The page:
The shape of the Cromer 2 is a strong design element, it comes as a very slim silhouette, which is possibly why it fits a little small. The frontal toebox starts slim and can appear pointy as the shoe gets slightly wider towards the middle. It’s pretty soft and flexible right out of the box and after a few sessions it breaks-in well and adapts to your foot. What was very impressive was how the HUF Cromer 2 kept its shape throughout the duration of the test. Overall we’d say the Cromer 2 is more suited to people with slimmer feet.


Since the cushioning is somewhat minimal the board feel offered by the Cromer 2 is excellent. The front end of the sole unit is quite thin so there is plenty of board feel around your toes. The grip did not decrease at all during our test, which lasted for 10 hours of skateboarding, so this is very good. HUF uses a technology they call Infinity Rubber for their sole, which we found to be just as effective as the grip and feel of a Vans vulcanised skate shoe. Additionally, the sole pattern gives an even distribution of grip and we found it to be very grippy, sometimes too much grip at times. The grooved tread design, complete with HUF logos, offers great flexibility and quickly moulds to the concave and shape of your skateboard.   

Weartested: HUF Cromer 2 - 4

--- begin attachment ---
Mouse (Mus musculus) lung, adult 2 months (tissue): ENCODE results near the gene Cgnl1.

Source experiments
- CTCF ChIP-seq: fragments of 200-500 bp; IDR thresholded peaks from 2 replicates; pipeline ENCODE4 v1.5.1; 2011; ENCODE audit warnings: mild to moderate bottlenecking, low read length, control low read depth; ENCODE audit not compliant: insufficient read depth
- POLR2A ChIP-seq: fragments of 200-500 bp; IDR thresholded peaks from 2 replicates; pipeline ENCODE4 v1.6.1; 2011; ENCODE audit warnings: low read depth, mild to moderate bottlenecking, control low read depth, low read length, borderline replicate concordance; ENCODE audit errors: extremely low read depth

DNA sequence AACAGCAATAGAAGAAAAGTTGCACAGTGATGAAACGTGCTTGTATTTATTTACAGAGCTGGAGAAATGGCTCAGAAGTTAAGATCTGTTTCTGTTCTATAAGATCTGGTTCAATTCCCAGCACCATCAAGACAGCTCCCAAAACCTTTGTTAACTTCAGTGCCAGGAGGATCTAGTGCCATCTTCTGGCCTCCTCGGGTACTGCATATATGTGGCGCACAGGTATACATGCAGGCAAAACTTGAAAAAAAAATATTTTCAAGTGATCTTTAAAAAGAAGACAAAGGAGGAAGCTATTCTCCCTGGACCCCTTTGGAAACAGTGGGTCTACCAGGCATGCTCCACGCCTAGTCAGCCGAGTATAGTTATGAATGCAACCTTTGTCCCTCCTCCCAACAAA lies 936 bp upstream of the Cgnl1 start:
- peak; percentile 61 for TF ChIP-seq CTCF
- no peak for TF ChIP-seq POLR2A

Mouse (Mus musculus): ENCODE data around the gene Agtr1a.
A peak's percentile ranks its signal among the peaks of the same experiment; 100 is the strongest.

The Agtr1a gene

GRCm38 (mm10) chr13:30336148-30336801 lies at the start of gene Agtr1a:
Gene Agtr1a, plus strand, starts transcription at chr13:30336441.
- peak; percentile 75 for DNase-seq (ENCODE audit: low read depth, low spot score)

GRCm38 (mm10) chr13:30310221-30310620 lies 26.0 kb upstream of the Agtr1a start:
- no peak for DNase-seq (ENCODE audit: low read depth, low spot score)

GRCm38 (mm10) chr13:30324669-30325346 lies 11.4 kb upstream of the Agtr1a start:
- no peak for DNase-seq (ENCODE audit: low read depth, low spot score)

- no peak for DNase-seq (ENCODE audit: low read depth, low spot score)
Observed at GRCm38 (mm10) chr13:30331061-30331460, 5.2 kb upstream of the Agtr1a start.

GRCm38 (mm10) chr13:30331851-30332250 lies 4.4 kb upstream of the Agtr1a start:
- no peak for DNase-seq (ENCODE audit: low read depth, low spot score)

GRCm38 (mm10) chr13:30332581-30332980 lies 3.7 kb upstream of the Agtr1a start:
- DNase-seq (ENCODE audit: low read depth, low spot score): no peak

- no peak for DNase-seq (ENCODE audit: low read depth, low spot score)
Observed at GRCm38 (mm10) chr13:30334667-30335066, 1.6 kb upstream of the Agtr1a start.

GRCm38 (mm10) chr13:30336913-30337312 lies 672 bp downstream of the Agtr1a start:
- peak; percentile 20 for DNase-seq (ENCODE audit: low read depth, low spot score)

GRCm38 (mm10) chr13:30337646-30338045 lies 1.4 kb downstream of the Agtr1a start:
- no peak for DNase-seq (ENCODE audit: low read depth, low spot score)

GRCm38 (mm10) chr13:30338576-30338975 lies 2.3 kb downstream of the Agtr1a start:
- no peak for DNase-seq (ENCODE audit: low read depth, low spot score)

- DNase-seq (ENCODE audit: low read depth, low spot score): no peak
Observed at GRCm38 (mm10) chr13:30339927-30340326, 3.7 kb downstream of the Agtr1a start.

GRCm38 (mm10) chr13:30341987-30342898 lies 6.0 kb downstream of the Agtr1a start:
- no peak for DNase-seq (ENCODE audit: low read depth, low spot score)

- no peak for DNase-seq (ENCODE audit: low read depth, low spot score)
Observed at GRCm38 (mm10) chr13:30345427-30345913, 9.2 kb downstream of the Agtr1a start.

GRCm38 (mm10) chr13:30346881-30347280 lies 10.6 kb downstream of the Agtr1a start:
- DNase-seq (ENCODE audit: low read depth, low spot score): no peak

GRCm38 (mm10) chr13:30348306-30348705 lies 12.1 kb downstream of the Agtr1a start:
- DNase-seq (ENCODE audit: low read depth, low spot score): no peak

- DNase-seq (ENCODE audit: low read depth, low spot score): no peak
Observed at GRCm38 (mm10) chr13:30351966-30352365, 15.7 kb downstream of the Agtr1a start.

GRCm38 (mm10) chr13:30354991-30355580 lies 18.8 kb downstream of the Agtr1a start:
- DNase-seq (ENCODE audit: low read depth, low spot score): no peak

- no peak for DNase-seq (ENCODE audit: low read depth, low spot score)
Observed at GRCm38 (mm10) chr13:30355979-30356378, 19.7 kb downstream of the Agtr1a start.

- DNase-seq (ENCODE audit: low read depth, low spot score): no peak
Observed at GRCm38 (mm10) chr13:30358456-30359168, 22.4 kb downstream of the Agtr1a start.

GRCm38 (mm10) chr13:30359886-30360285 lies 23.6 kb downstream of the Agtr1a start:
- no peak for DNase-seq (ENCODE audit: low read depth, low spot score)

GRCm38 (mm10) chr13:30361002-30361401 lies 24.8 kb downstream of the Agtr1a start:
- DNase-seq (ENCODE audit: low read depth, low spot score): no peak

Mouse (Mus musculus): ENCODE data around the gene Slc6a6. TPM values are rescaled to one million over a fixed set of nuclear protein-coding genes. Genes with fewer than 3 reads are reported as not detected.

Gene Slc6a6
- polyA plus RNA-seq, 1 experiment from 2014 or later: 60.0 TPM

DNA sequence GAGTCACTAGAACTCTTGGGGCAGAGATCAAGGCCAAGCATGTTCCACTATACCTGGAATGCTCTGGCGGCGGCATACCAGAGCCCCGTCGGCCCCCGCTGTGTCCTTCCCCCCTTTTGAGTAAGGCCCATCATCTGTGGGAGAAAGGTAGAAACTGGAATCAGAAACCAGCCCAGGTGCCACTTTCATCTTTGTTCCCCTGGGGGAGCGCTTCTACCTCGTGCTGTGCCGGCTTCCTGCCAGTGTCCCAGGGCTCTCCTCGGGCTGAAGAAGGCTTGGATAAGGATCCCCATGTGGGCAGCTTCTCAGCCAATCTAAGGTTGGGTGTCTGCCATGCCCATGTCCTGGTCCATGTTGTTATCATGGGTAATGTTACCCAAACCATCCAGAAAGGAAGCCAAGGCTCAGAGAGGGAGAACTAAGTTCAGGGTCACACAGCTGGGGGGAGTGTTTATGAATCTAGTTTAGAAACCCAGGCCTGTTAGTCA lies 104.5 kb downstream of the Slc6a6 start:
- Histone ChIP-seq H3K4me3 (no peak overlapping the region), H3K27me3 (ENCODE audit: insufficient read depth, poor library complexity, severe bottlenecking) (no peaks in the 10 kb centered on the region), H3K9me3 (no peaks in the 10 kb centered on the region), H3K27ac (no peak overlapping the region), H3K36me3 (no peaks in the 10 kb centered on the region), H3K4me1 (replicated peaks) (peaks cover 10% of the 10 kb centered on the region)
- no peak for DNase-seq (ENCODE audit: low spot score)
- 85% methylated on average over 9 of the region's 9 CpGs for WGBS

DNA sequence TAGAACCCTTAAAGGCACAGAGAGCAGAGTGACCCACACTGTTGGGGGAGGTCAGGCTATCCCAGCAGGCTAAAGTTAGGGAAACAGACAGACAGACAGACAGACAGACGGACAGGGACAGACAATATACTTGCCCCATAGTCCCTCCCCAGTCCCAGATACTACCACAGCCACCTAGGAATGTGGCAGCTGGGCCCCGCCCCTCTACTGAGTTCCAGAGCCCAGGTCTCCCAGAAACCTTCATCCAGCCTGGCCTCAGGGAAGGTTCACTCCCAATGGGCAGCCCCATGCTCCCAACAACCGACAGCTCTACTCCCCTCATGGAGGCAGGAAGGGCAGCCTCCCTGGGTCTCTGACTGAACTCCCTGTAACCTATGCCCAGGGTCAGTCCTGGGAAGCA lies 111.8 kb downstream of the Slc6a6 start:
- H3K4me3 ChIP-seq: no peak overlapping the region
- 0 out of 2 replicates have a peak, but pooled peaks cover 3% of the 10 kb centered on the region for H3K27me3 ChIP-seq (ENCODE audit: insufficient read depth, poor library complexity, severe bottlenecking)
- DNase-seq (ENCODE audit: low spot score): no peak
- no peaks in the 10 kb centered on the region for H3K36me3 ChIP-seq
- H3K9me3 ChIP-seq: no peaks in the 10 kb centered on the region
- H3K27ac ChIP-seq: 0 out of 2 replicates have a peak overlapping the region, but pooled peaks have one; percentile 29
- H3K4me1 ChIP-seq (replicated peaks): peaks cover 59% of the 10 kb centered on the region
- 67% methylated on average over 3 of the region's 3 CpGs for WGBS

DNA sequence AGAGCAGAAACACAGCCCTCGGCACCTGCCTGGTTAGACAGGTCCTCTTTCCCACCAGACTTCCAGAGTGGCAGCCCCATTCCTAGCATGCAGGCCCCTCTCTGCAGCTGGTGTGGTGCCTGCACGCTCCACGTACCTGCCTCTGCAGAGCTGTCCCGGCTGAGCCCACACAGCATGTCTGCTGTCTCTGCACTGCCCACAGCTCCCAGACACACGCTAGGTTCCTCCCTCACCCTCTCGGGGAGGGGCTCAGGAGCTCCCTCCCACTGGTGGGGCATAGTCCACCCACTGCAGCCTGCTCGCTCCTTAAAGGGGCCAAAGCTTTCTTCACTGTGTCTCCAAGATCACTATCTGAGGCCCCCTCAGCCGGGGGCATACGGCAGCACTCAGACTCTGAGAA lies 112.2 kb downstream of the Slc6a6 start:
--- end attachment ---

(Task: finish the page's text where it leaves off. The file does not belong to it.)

Since the Cromer 2 has a low, slim construction, we found that it fits the foot well once it’s worn in. This naturally gives good comfort and stability, although the shoe does not have many elements of support, purely relying on the snug and secure fit. It softens up quite a bit after 5 to 6 hours of use, which brings additional comfort whilst retaining good stability. There’s also a white leather version of the HUF Cromer 2, which will offer slightly more stability and durability but this could come with decreased comfort. Being such a slim fit it could, unfortunately, give blisters, but this really depends on the shape of your foot.   

In regards to comfort, we’d say the Cromer 2 performs averagely. When it comes to breathability we’d also say it is average, owing to the limited features devoted to ventilation. The weight and step-in feeling are satisfactory, so it’s up to you to balance what you want when it comes to comfort and stability.


The HUF Cromer 2 is a simple, cleanly designed shoe that excels when it comes to durability and, we’d say, even surpasses industry standards. Boardfeel and grip are the major strengths of the shoe. The average amount of cushioning and comfort are weaknesses that we think could be improved.

If the slim design lends itself to the shape of your foot, and the general clean lines of the shoe are to your liking, then the HUF Cromer 2 could well be the skate shoe you are looking for. Bear in mind it’s perhaps not best suited to jumping down big steps, gaps or rails, but again, that comes down to what sort of punishment your feet can take. It’s best described as a shoe suited to the skateboarding style of Brad Cromer, so if you happen to skate like him you’re in business.